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In 2013, the Cochrane Heart Group published an update to the systematic review of statins for primary prevention of cardiovascular disease (CVD). The objectives were to assess the effects, both harms and benefits, of statins in people with no history of CVD. Our results showed that statins reduced all-cause mortality (OR=0.86, 95% CI 0.79 to 0.94) and fatal and non-fatal cardiovascular events (RR=0.75, 95% CI 0.70 to 0.81) with no increased risk of adverse events (RR=1.00, 95% CI 0.97 to 1.03).1
Despite consistent findings of the benefits of statins for primary prevention of CVD, the validity of these results has been challenged by some authors.2 Observational studies have demonstrated associations between statin exposure and adverse outcomes,such as impaired cognition and dementia,3 but it is uncertain whether or not such relationships are causal given the non-randomised nature of these study designs. It is also uncertain whether these types of adverse events or other outcomes such as health-related quality of life, which was reported in only 2 of the 19 statin primary prevention trials as of 2013, were even collected in statin primary prevention clinical trials.
Since 2012, models have been developed to respond to calls for greater sharing of clinical trial data sharing from organisations such as the AllTrials campaign (alltrials.net) as well as the National Academy of Medicine4 and International Consortium of Medical Journal Editors.5 These principles for broader data sharing have garnered support from the Pharmaceutical Research and Manufacturers of America, the European Federation of Pharmaceutical Industries and Associations, the Biotechnology Industry Organization and even the United Nations.6 Data-sharing models include academic organisations serving as data hosts and intermediaries for requests, governmental institutions responding to information requests and pharmaceutical industry-sponsored sites where users can access trial data through secure platforms. New data-sharing models have been recently proposed by trialist groups.7 ,8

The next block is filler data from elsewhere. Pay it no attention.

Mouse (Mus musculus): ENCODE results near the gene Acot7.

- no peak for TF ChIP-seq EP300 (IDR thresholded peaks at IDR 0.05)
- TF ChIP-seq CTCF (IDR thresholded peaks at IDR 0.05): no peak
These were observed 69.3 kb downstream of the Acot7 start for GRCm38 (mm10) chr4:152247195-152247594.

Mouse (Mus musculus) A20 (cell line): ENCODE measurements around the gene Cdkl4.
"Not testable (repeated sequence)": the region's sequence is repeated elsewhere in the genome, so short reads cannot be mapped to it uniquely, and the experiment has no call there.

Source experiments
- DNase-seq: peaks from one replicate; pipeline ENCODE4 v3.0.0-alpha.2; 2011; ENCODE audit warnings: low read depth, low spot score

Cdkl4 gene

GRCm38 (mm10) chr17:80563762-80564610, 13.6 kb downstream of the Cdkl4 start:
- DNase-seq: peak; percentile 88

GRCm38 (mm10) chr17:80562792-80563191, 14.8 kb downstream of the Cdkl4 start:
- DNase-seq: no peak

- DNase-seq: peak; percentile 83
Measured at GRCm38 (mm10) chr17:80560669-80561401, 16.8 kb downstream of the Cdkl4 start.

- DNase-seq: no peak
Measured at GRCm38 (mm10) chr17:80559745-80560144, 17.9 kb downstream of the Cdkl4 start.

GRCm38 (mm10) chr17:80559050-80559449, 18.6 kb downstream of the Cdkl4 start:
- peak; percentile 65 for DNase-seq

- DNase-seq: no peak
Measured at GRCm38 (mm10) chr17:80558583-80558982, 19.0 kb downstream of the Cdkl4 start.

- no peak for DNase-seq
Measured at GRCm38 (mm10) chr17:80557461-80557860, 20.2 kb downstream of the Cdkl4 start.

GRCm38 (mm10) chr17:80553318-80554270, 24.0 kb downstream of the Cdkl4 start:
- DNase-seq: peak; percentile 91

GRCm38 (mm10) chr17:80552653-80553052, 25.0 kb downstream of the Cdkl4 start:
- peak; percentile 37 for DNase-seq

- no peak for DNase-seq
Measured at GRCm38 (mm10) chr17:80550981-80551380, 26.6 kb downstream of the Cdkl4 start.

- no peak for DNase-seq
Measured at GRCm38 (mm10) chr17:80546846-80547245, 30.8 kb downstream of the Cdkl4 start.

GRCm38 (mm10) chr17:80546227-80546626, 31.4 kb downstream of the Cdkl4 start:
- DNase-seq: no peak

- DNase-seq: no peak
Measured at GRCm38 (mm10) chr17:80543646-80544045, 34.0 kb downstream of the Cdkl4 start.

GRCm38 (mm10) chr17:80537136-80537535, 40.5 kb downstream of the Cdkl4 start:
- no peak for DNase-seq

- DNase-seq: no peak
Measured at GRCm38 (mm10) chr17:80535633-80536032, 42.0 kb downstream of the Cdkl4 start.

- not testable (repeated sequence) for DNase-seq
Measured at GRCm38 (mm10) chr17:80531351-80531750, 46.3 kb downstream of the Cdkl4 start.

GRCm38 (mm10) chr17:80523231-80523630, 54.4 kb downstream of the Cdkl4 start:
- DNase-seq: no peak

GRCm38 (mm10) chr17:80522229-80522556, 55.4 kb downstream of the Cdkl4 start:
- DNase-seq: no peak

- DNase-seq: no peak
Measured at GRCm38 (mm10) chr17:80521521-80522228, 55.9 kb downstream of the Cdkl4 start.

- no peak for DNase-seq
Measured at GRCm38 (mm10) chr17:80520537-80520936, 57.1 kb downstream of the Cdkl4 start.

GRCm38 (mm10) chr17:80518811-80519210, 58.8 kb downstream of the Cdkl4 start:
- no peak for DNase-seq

While the published experience in accessing open data is limited and not without reported challenges,9 ,10 we sought to access unpublished statin trial clinical study reports and case report forms through available data-sharing mechanisms to update the 2013 Cochrane systematic review. We sought to understand if there were data collected but not yet reported on adverse events and health-related quality of life. Our hypothesis was that no new adverse event data were collected but that health-related quality of life data were collected given their ease and frequency of collection among other trials, including HOPE-3,11 yet had not been yet fully reported. In this Viewpoint, we describe the challenges in accessing trial data.
We identified the pharmaceutical sponsors for statin primary prevention trials included in the 2013 review (n=6). Two of these sponsors (Novartis, Daiichi Sankyo) are cosponsors of the data-sharing website, http://www.clinicalstudydatarequest.com, which facilitates data requests for 13 companies. As of September 2016, data from statin primary prevention trials were not available through this site. Nevertheless, in April 2015, February 2016, and September 2016, we completed online inquiries for deidentified case report forms and clinical study reports from Novartis and Daiichi Sankyo, respectively. We submitted proposals to other sponsors (Bristol-Myers-Squibb (April 2015), Merck (June 2015), AstraZeneca (June 2015) and Pfizer (July 2015)) according to the guidelines on data sharing published on the companies' websites.